George W. Bush created the Healthy Marriage Initiative based on research showing that healthy, strong marriages make a positive contribution to communities. The program, funded by the federal government, was designed to help unwed parents living in socioeconomically deprived neighborhoods reap the benefits of marriage. Most of the targeted families were minorities and faced challenges with keeping and maintaining employment, adequate housing, and earning enough income to supply the basic needs of their families. They also dealt with crime and safety issues. The government believed that this vulnerable group was the most in need of programs designed to help couples develop healthy marriages. The program was implemented during Bush’s administration and fully supported by Obama when he became President.
It is only recently, however, that the results of this program are coming to light and being fully analyzed. And, as outlined in a recent article, they are not encouraging. According to data gathered by Matthew D. Johnson, an associate professor of psychology at Binghamton University, the programs were based on scant research from higher income, nonminority couples. Johnson reviewed assessments from thousands of couples who participated in the program and discovered that the framework, which was based on individuals from different socioeconomic environments with fewer challenges, did not provide a relevant foundation from which minority couples could build a strong marriage. The couples that need the Healthy Marriage Initiative most do not consider marriage more important than finding employment, meeting basic needs, and ensuring the safety of their families. “When faced with a myriad of social issues, building intimate relationships is just not high on their priority lists,” says Johnson.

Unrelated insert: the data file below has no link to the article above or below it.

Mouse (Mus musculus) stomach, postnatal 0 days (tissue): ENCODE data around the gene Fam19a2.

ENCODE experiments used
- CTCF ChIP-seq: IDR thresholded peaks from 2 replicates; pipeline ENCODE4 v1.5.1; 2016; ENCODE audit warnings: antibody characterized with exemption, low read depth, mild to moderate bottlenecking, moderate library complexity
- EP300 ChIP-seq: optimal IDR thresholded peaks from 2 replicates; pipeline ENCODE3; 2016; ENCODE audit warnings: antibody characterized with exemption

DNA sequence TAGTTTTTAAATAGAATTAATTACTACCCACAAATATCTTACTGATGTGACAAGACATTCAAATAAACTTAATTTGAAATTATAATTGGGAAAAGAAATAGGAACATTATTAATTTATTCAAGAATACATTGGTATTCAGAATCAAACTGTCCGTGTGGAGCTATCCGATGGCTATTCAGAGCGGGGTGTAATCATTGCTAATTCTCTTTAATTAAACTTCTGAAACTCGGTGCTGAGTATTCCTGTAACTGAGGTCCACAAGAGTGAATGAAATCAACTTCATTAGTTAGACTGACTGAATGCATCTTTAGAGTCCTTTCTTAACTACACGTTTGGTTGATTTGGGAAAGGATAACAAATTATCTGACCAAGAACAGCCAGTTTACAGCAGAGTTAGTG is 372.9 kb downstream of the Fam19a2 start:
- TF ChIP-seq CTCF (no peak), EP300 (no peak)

The Healthy Marriage Initiative costs slightly more than $9,000 per couple to implement and has become more of a burden, both economically and socially, to the very communities that it was designed to help. Johnson believes that the intention behind the program was the right one but that the whole initiative needs to be restructured in order to achieve positive results. Specifically, Johnson believes that the program should be fully examined and reformatted based on accurate research, and if it still cannot meet target goals, it should be eliminated altogether.
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